While the small crew is indeed a problem, quints have a continued place in firefighting due to their ability to fill multiple roles in a low-budget department, provide an elevated master stream or aerial support, and traverse roads and bridges that other fire vehicles are too heavy for.
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6. Tiller Truck
Similar to a turntable ladder truck, these specialized ladder trucks separate the cab from a semi-trailer. The ladder and turntable are affixed to the trailer section, allowing an even greater range of maneuverability.
The cab and trailer sections have separate steering, each manned by a driver. As a result, the two can turn independently of one another, allowing the truck to make hairpin turns and travel down narrow streets.
Because of the extra mobility, tiller trucks often exceed 50 feet in length, allowing them to carry additional tools and equipment.
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This hybrid vehicle is essentially a tiller truck that has an onboard water tank fitted into the cab section. The resulting vehicle has the additional ability to fight fires, although it may not carry as wide a range of equipment as a standard tiller truck.
8. Triple Combination Pumper
Often simply referred to as pumper trucks, these are a combination of fire truck and fire engine. They have onboard water tanks, large cabins for carrying firefighters, fire pumps, and extra hoses.
Because of their multiple functions, they’re useful in both rescue and firefighting, making them a common sight in smaller fire departments.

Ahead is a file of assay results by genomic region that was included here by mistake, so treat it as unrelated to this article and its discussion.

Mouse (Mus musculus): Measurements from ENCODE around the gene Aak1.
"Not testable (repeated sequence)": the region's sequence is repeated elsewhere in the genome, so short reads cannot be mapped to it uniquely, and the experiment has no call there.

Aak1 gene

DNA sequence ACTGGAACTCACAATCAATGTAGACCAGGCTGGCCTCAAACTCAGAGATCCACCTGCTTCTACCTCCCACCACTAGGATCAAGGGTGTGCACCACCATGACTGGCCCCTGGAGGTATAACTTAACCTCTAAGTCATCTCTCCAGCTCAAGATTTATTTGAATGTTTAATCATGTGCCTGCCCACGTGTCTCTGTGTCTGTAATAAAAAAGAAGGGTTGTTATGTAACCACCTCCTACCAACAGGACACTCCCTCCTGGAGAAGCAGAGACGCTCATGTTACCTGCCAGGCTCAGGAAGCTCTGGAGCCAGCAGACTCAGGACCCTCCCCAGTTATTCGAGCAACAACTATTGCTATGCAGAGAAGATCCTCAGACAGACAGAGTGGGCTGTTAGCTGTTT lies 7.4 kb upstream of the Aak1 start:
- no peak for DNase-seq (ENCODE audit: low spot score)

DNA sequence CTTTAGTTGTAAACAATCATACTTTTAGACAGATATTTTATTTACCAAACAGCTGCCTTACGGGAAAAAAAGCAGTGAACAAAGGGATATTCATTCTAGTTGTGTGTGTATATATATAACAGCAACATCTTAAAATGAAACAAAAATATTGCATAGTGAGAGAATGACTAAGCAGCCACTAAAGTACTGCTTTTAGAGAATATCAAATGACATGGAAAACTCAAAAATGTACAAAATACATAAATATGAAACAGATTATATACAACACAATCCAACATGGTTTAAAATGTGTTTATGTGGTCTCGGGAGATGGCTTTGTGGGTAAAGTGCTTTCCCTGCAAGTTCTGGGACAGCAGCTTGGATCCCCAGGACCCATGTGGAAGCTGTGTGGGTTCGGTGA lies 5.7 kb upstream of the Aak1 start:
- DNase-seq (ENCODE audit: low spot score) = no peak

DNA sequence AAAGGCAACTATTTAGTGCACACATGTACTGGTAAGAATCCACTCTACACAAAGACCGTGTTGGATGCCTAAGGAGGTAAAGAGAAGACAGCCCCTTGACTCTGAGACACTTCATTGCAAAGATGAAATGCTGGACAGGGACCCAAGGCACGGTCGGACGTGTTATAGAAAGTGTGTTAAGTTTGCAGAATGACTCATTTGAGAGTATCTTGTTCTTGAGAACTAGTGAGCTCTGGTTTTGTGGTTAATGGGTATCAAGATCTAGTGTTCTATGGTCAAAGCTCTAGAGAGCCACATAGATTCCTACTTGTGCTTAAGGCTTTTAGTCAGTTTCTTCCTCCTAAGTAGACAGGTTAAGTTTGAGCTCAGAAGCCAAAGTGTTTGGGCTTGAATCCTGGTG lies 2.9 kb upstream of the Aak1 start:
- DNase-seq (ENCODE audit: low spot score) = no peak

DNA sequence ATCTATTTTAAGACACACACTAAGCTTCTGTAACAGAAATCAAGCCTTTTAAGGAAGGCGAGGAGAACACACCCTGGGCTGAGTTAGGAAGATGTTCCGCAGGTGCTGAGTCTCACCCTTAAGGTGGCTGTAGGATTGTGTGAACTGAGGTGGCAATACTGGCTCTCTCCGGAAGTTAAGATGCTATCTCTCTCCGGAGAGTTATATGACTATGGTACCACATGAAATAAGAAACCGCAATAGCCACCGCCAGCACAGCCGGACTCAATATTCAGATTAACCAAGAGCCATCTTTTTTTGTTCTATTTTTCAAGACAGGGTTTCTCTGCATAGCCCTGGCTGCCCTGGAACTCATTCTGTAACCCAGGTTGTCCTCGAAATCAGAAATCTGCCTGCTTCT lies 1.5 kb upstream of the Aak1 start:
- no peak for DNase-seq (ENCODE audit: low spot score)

9. Turntable Ladder Truck
This specialized ladder truck is fitted with a turntable at the back, allowing the ladder not only to be raised and extended but to pivot, making it easier to aim the bucket for firefighting or rescue operations.
Modern turntable trucks often have a built-in reservoir and can pump water all the way up the ladder to a deluge gun affixed to the bucket. Depending on the model, they may also carry additional apparatus, such as onboard water pumps or additional ladders.
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10. Utility Truck
Chances are, you’ve seen pickup trucks driving around with fire department markings. These are the most common example of a utility truck.
Urban and rural fire departments use these trucks to handle non-emergency calls and handle small kitchen or vehicle fires that can be addressed using a fire extinguisher.
They can also be used to carry hydraulic equipment or transport injured people from places an ambulance can’t reach.
Another advantage of utility trucks is that firefighters can hitch trailer units to them. These units may include an auxiliary pump, a boat trailer for water rescue, or an equipment storage trailer.
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11. Water Tender
As the name implies, these special fire trucks are designed to carry large amounts of water to the scene. However, they’re operated by only one or two firefighters and rarely have an onboard pump as they’re meant to supply fire engines.
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12. Wildland Fire Engine
This combination fire engine and fire truck is designed to handle difficult terrain that most other fire vehicles wouldn’t be able to cover. They have a higher ground clearance and improved suspension, often accompanied by four-wheel drive. This allows them to handle fires on hillsides or mountains.
One of the special functions of these fire trucks is to combat wildfires. Because they can pump water while on the move, they can make strafing runs on vegetation fires, which are notorious for spreading quickly.
They also often carry equipment for thinning out vegetation to prevent potential wildfires from spreading.